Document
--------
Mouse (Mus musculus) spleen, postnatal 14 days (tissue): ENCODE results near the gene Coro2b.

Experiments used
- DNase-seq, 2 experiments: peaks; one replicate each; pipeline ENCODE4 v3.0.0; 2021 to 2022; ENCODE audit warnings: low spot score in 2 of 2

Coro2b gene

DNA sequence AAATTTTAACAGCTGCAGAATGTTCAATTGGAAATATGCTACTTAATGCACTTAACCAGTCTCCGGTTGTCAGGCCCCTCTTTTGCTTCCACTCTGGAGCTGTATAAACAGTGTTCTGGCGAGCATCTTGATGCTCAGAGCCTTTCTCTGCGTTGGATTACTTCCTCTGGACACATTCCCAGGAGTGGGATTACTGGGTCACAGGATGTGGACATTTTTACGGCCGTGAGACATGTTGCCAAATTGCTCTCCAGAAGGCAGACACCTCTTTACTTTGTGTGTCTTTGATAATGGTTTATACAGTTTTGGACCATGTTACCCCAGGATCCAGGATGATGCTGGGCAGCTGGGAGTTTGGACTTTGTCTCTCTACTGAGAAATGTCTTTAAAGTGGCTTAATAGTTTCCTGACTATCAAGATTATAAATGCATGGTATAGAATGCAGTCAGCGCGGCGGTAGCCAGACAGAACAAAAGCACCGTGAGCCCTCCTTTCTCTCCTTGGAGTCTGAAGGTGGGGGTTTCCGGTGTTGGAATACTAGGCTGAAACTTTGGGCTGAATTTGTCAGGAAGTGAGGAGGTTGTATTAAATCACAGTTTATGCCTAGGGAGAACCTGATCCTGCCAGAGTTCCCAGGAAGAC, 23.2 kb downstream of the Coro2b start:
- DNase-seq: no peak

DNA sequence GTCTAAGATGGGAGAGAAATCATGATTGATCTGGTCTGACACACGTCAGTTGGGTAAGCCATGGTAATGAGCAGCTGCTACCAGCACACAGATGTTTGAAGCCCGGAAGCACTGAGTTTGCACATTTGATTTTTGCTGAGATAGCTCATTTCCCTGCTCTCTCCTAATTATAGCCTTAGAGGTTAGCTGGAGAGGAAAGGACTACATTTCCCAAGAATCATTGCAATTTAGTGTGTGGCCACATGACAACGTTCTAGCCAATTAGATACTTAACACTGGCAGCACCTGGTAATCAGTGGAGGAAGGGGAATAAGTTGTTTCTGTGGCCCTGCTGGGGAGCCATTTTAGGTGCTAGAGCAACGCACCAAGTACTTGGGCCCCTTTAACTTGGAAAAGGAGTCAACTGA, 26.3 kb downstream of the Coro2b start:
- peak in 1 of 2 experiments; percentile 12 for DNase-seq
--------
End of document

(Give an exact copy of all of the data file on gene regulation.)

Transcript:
Mouse (Mus musculus) spleen, postnatal 14 days (tissue): ENCODE results near the gene Coro2b.

Experiments used
- DNase-seq, 2 experiments: peaks; one replicate each; pipeline ENCODE4 v3.0.0; 2021 to 2022; ENCODE audit warnings: low spot score in 2 of 2

Coro2b gene

DNA sequence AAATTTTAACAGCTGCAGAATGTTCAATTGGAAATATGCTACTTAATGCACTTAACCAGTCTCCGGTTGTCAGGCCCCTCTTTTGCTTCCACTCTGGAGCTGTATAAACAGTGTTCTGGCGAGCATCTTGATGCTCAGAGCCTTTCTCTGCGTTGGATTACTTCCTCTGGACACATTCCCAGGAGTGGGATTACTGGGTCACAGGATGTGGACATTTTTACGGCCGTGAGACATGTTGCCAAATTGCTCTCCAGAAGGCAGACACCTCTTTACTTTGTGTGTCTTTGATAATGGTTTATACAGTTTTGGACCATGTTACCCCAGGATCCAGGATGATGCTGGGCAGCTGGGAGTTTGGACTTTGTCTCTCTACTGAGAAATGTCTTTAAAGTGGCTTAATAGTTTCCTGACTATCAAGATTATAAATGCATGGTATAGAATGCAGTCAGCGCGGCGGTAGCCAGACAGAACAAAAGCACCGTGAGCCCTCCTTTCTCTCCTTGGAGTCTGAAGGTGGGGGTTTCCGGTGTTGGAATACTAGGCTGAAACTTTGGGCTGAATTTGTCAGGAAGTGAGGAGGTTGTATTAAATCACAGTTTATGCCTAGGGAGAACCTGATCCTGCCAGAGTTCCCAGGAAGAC, 23.2 kb downstream of the Coro2b start:
- DNase-seq: no peak

DNA sequence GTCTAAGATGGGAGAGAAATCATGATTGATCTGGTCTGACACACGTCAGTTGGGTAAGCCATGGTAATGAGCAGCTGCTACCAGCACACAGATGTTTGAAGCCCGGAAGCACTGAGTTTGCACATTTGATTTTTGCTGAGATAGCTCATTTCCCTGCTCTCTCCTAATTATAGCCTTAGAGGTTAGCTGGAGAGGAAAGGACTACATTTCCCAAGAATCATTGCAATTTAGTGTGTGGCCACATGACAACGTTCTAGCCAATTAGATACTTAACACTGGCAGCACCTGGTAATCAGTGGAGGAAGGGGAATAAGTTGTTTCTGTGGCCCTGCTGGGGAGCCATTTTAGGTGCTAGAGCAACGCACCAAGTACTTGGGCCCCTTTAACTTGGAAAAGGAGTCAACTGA, 26.3 kb downstream of the Coro2b start:
- peak in 1 of 2 experiments; percentile 12 for DNase-seq